Jazz Janewattananond with the mock cheque after shooting an ace in Arnold Palmer Invitational; Lee Westwood, the leader. Pic: Getty Images
Orlando, Florida, March 7: Thailand’s Jazz Janewattananond, who spent a good part of the lockdown in Orlando playing golf at the Bay Hill, where he stayed with veteran PGA star, Daniel Chopra, continued to put that experience to great use at the Arnold Palmer Invitational. He followed up his second round 65 with a third round 69 and moved to Tied-seventh place.
Jazz, playing this week on a tournament’s exemption, also sank his career first hole-in-one on the PGA TOUR at the par-3 14th hole at Bay Hill Club and Lodge. At 7-under 209, he is four shots behind leader Lee Westwood who leads on 11-under 205.
Earlier Anirban Lahiri had missed the cut.
It was an eventful day as Jazz and Jordan Spieth had an ace each, a 47-year-old was in lead and he was being chased by a host of stars.
Ageless Lee Westwood holed a 32-footer on 16th for an eagle followed by a 28-footer for birdie on 18th to get into sole lead one shot ahead of the long-hitting muscled U.S. Open champion Bryson DeChambeau.
Westwood first played the Arnold Palmer Invitational in 1998. Westwood’s round had only six pars besides eight birdies and the eagle and a pair of three-putt bogeys.
DeChambeau’s 68 included a birdie on the par-5 531-yard sixth hole on which he cut off so much of the water and had only 70 yards for his second shot on the 531-yard hole. He got himself a birdie and he was Tied-second with Canadian Corey Conners (71), who started with a one-shot lead, but ended one behind the leader.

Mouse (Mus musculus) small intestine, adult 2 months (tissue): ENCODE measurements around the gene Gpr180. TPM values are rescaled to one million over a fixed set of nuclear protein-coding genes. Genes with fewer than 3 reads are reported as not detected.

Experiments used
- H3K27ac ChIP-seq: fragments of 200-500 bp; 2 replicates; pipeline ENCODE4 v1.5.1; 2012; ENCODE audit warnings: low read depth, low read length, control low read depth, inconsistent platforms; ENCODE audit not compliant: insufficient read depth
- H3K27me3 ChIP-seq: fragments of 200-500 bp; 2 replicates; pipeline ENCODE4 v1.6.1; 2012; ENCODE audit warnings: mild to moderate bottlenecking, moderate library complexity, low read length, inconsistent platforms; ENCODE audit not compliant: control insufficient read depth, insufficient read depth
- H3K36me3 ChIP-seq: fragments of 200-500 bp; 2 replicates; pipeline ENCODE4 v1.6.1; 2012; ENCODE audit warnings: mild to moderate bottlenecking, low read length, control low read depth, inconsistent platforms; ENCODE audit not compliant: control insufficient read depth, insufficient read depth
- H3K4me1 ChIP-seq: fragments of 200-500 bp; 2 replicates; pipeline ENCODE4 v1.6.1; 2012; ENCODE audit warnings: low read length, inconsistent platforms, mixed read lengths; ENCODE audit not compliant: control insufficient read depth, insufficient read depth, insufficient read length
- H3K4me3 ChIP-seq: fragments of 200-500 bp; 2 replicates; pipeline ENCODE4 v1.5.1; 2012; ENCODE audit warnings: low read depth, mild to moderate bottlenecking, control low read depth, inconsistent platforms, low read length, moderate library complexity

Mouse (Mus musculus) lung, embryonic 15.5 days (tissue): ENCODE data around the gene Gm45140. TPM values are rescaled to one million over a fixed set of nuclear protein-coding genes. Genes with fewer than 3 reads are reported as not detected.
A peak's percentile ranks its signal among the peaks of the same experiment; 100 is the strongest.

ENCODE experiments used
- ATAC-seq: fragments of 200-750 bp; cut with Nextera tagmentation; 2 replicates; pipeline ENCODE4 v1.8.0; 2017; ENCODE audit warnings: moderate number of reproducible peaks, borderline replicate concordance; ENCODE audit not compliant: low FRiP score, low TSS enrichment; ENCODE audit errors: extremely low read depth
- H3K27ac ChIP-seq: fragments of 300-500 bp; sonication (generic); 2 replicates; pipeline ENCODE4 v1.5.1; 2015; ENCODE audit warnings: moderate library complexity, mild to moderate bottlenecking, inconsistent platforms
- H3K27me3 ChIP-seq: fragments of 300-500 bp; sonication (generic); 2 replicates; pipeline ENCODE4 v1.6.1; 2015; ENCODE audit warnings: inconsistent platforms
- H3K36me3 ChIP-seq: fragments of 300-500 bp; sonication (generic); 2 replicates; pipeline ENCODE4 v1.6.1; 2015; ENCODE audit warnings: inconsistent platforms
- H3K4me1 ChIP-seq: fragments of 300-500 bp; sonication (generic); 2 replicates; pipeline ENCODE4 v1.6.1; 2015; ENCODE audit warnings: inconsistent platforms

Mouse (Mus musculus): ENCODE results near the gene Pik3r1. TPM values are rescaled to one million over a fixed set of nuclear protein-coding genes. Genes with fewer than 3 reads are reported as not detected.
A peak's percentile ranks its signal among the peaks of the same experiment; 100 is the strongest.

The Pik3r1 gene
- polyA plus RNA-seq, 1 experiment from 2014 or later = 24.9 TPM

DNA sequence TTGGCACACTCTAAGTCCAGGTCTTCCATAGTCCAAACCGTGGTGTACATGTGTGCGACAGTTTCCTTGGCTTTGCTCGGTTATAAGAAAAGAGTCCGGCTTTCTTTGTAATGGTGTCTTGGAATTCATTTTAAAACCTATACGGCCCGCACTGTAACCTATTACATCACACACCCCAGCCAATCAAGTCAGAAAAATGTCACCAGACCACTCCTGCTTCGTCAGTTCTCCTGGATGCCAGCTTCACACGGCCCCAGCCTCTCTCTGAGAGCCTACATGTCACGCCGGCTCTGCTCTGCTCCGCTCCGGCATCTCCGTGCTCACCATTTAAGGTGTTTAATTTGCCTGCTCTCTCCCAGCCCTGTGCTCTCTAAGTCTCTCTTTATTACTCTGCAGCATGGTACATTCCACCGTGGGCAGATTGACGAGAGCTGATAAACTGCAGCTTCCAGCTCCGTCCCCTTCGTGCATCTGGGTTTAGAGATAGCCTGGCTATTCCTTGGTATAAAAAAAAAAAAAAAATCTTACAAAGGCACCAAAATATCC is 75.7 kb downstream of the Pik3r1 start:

Also in spotlight was Jordan Spieth who opened with a birdie and a hole-in-one. He took the lead by holing a bunker shot on the par-3 seventh and finished the day with 68. He was two shots behind, along with former PGA champion Keegan Bradley, who had the low score of the week at 64.
Rory McIlroy (66-71-72) is Tied-seventh.
The ace apart Jazz had three other birdies and two bogeys, one of them on the 18th. The shot of the day was a 6-iron which took four little bounces on the green before rolling into the hole.
“Good call, good club,” said a beaming Jazz, whose effort meant that Mastercard would donate US$200,000 to the Arnold & Winnie Palmer Foundation.
“I was a member here for four months during COVID last year and I didn’t have one hole-in-one. So it’s good to have in a tournament and it’s very special to have Mastercard donating US$200,000 to Arnie’s Foundation,” said Jazz.
Jazz spent nearly six months in the U.S. last year after the coronavirus pandemic shut down sports leagues and international borders around the world, and stayed over an extended period with two-time PGA TOUR winner Daniel Chopra, who lives in Orlando and is a Bay Hill member. He is staying with Chopra and family again this week.
“I mean, there’s home course knowledge that helps in the fact here for sure. I must have played over a hundred rounds in shoot-outs like they have every day with the members and we kind of had fun and it’s great. Just learning the culture here as well,” said Jazz.
“I’m really fortunate because when the PLAYERS got cancelled after round 1 last year, Thailand’s border was closed so I didn’t have anywhere to go. I called my friend Daniel, whom I’m staying with this week as well, asking if I could stay with him for a few days and it turned into a few months. So it’s a great story.”
No Thai player has won on the PGA TOUR.